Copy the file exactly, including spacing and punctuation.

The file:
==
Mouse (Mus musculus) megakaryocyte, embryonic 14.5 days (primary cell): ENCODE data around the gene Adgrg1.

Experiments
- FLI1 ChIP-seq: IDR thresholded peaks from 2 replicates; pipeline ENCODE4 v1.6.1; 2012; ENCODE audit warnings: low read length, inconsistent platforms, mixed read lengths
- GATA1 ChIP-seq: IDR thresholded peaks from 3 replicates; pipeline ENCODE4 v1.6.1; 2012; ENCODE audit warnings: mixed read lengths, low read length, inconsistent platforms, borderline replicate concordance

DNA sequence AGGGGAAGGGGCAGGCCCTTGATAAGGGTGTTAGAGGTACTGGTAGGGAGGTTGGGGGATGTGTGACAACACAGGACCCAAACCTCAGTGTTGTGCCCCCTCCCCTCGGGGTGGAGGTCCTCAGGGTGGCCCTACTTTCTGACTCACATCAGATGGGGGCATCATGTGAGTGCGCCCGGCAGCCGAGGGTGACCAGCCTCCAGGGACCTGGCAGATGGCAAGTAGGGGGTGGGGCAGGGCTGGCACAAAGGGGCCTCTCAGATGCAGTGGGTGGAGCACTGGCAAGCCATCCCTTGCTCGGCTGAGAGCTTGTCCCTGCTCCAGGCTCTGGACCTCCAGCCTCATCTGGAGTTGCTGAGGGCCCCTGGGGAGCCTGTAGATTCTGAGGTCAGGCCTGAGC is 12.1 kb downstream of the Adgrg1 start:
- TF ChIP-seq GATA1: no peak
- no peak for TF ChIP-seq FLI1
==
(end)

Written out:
Mouse (Mus musculus) megakaryocyte, embryonic 14.5 days (primary cell): ENCODE data around the gene Adgrg1.

Experiments
- FLI1 ChIP-seq: IDR thresholded peaks from 2 replicates; pipeline ENCODE4 v1.6.1; 2012; ENCODE audit warnings: low read length, inconsistent platforms, mixed read lengths
- GATA1 ChIP-seq: IDR thresholded peaks from 3 replicates; pipeline ENCODE4 v1.6.1; 2012; ENCODE audit warnings: mixed read lengths, low read length, inconsistent platforms, borderline replicate concordance

DNA sequence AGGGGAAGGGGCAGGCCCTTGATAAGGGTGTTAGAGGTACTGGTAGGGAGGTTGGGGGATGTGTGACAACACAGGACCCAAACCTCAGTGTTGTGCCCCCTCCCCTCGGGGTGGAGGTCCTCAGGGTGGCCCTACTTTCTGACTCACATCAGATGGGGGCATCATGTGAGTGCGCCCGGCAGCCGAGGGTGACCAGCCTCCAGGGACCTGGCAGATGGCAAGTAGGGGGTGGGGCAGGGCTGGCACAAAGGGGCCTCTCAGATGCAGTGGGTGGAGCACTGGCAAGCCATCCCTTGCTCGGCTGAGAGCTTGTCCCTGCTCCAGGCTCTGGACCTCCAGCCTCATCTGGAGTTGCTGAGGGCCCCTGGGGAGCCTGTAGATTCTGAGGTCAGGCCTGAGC is 12.1 kb downstream of the Adgrg1 start:
- TF ChIP-seq GATA1: no peak
- no peak for TF ChIP-seq FLI1